Opponents of parental choice programs argue that providing financial assistance to families that choose a religious school to educate their children is the equivalent of providing aid directly to the religious schools. Although Blaine Amendments were obviously designed to address direct aid to schools, which was, after all, what Catholics were requesting at the time the federal Blaine Amendment was drafted, opponents of school choice wish to extend the language of Blaine Amendments to encompass money that incidentally reaches religious schools through the private and independent choice of parents who have selected to spend their scholarships or grants at those schools. (This would be equivalent to barring students who receive Pell Grants from using them at the University of Notre Dame or Brigham Young University because of those schools’ religious affiliations.)

The Institute for Justice’s counterargument is two-fold. The first argument is that school choice programs do not even implicate Blaine Amendments. After all, Blaine Amendments were designed to bar government funding of so-called sectarian schools. But school choice programs do not fund schools at all—they fund students. Not a penny flows to any school—religious or non-religious—but for the private and independent choice of parents.

The second argument is that applying state Blaine Amendments to prohibit parents from choosing religious schools in school choice programs would violate the federal Constitution, especially the Free Exercise and Free Speech Clauses of the First Amendment, as well as the Equal Protection Clause of the Fourteenth Amendment. Under all of these provisions government must be neutral toward religion, meaning it can neither favor nor disfavor religion. Applying state Blaine Amendments to bar parents from choosing religious options alongside non-religious options violates the federal constitutional command of religious neutrality.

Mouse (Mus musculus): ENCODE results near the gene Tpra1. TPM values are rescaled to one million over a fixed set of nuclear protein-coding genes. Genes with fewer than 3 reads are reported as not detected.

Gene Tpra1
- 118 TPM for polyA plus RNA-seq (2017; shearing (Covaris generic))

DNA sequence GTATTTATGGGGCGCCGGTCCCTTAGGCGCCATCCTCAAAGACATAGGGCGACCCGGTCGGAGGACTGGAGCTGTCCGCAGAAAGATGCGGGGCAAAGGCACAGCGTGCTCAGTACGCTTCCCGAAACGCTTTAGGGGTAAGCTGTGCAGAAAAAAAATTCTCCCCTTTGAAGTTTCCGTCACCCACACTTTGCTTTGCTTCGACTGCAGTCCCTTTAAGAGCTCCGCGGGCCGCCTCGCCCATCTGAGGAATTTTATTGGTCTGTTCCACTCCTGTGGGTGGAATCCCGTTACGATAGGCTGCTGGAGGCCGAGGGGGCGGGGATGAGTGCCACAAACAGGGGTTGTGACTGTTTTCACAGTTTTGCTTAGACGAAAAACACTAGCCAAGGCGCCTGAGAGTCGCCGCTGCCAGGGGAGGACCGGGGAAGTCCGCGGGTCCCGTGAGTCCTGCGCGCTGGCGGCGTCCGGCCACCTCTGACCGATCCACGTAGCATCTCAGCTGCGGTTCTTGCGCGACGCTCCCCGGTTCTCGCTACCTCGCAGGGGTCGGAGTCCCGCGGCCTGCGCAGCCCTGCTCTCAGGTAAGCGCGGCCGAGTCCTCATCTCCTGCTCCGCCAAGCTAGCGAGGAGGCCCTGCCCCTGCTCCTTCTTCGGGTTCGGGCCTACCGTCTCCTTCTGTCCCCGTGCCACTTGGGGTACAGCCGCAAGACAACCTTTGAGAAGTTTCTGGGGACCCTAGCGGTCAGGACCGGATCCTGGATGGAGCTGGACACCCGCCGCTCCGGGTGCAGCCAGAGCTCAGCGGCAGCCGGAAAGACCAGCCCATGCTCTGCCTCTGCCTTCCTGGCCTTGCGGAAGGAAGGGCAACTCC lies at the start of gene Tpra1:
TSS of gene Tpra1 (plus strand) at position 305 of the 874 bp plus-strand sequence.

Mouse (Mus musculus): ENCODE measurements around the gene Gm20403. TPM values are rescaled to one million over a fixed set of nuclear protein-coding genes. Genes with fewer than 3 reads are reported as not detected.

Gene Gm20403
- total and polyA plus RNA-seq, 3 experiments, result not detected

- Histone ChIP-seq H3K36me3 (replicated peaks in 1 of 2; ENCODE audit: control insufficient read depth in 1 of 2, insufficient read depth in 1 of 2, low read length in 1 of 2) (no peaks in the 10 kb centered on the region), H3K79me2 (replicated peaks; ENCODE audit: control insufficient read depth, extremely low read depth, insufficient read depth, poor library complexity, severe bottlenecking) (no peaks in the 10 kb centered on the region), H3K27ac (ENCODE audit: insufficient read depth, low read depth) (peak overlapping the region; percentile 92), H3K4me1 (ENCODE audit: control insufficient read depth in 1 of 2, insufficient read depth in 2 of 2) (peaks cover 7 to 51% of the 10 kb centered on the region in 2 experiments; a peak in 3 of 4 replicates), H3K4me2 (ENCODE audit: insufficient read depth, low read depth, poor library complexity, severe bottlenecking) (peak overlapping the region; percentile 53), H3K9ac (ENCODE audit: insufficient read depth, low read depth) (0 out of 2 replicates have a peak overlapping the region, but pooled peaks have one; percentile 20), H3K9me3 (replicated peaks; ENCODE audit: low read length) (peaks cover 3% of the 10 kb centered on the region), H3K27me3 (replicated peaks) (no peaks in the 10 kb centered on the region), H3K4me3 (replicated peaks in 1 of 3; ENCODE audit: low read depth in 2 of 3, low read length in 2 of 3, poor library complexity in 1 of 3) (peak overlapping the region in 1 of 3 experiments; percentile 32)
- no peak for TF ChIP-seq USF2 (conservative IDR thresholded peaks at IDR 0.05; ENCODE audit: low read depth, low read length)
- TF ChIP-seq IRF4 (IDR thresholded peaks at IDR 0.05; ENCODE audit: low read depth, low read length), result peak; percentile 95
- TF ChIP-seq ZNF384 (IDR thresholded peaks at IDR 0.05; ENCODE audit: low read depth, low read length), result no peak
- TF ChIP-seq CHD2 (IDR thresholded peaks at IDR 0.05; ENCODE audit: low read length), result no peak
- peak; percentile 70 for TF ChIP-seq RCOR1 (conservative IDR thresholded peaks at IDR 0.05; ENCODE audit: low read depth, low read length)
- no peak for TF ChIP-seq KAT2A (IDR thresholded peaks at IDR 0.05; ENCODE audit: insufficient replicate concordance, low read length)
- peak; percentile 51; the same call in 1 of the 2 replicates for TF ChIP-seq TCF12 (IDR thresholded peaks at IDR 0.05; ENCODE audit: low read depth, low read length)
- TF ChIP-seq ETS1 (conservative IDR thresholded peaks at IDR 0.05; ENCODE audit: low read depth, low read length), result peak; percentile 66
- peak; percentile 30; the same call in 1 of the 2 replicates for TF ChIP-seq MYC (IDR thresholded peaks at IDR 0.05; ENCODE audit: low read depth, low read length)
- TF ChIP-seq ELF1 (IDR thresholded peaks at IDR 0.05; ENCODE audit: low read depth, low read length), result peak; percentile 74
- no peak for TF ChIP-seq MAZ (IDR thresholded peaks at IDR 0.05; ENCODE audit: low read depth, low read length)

How successful have school choice opponents been with their Blaine Amendment arguments?

To date, the Institute for Justice has litigated 26 cases in defense of school choice programs. Thus far, opponents of school choice have not been very successful with their Blaine Amendment arguments. In most of IJ’s cases, the plaintiffs challenging the programs have raised Blaine Amendment arguments and, in all but three of these Blaine cases, the school choice program at issue was upheld at the end of the day. IJ and its allies have successfully repelled Blaine-based attacks on educational choice programs in Alabama, Arizona, Georgia, Illinois, Indiana, Nevada, New Hampshire, Oklahoma, Wisconsin and the Territory of Puerto Rico.

One of the courts that did not agree with IJ’s arguments was the Colorado Supreme Court. In 2015, Colorado’s high court invalidated Douglas County’s Choice Scholarship Program after a plurality of the justices concluded the program violated one of the (three) Blaine provisions in the Colorado Constitution. IJ petitioned  the U.S. Supreme Court to review that judgment, arguing that applying the Blaine provision as the Colorado Supreme Court did violates the federal Constitution’s command of neutrality toward religion. The U.S. Supreme Court granted IJ’s petition, vacated the Colorado Supreme Court’s decision (meaning it is no longer good law), and remanded the case for further proceedings in light of the Court’s decision in Trinity Lutheran Church, Inc. v. Comer. In Trinity Lutheran, the Supreme Court declared that the State of Missouri could not rely on its Blaine Amendment to exclude a church-run preschool from a grant program that reimbursed schools for resurfacing playgrounds with recycled rubber. Unfortunately, the Douglas County School Board repealed the Choice Scholarship Program and the Colorado Supreme Court declared the case moot.